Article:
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Regular supervision is an essential part of sustaining good practice during a counsellor's working life. It can help counsellors to develop personal resourcefulness, and provides them with ongoing opportunities to reflect in depth on all aspects of their practice in order to work as effectively, safely and ethically as possible.

The BACP stipulates that counsellors must have "sufficient supervisory time in order for them to maintain their wellbeing" (a minimum of 1½ hours per month). In addition, trainees must have at least one hour of supervision for every eight hours of counselling and should have fortnightly contact with their supervisor. You can find a helpful description of supervision in the BACP's information sheet 'What is supervision?' by Sally Despenser.

At Actuality Counselling, I offer supervision (both face-to-face and online) for qualified and trainee counsellors, and for people working in other professions which are emotionally challenging. I have worked as a supervisor since 2007.

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It is important for supervisees to have a safe environment within which they can be themselves (as people and as professionals) and can feel able to discuss all aspects of their work. I offer a supportive relationship based on acceptance, openness and empathy. Supervision should be professionally challenging and, just as importantly, should be a place where supervisees can celebrate their successes. I want my supervisees to feel listened to, understood, empowered and better-equipped to work effectively and ethically.

" I want my supervisees to feel listened to, understood, empowered and better-equipped to work effectively and ethically."

My work as a supervisor is essentially Person-centred. In casework presentation, which inevitably lies at the heart of supervision, I emphasise counsellor process rather than client content. I also focus on the developmental aspects of a counsellor's work as well as ethical considerations and diversity.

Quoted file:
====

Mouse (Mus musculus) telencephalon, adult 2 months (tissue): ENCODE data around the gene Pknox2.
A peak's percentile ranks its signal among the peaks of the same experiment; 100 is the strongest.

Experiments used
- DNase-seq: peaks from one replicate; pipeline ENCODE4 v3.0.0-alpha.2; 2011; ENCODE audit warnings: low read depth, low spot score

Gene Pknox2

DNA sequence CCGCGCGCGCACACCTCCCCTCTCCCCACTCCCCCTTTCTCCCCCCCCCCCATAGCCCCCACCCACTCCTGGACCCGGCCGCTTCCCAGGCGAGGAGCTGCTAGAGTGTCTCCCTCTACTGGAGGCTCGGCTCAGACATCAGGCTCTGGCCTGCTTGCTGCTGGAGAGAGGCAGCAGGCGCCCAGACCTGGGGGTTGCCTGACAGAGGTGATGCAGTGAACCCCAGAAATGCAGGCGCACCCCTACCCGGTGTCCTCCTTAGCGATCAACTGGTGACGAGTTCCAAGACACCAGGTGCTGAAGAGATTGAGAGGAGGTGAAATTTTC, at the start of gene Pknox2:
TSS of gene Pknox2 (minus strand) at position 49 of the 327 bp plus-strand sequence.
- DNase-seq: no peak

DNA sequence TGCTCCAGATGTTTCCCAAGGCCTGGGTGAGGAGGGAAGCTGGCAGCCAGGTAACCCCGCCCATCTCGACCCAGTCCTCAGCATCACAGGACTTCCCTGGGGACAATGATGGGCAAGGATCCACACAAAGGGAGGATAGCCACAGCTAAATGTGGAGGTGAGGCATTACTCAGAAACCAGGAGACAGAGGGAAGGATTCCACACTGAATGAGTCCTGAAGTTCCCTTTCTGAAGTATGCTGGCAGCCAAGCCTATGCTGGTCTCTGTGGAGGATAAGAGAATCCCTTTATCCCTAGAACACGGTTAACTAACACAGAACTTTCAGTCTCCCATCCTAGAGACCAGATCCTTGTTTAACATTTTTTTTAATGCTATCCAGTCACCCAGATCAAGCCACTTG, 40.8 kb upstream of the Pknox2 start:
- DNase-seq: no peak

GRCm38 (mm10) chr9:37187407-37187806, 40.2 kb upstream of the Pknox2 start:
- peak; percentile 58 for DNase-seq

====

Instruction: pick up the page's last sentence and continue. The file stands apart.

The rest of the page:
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I endeavour to ensure that trainees meet the requirements of their agency or college and are working to an appropriate code of practice. I also try to ensure that agencies and training institutions are not making demands which may result in counsellors contravening ethical guidelines or accepted practice.

I expect supervisees (including trainees) to be members of a professional body such as the BACP or the UKCP.

I have regular supervision for my counselling supervision work.

I work according to the BACP's Ethical Framework for the Counselling Professions (2018). As part of the public protection requirement of the BACP Register, the organisation also operates a confidential guidance and information service known as Ask Kathleen. Any counsellor who is concerned about her/his experience of supervision can contact the service via e-mail at, online (at or by phone (01455 883344).

Tel: +44 (0)7941 488 550

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ARTICLE: What is counselling supervision?

Attending supervision enables counsellors to review their client work, their professional development and anything which might have an impact on their work.

Counselling Resource

Read the full article.

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Steve delivering a workshop at 1Point in Bolton

Continual Professional Development (CPD)

By undertaking CPD, counsellors demonstrate that they are committed to maintaining professional standards and are practising to the best of their abilities (all counsellors who are accredited with the BACP must complete at least 30 hours CPD each year).

Use the following links to find CPD and training opportunities in Liverpool and the North West:

Apex Counselling

Brian McMinn

Cheshire Therapy Centre


Counselling North West

Frances McDonnell

Liverpool Empowerment Centre

Manchester Institute for Psychotherapy

Mersey Counselling and Therapy Centre




Red Kite Therapy and Training

You can also find details of CPD and training at the North West CPD Events for Counselling and Psychotherapy Facebook group.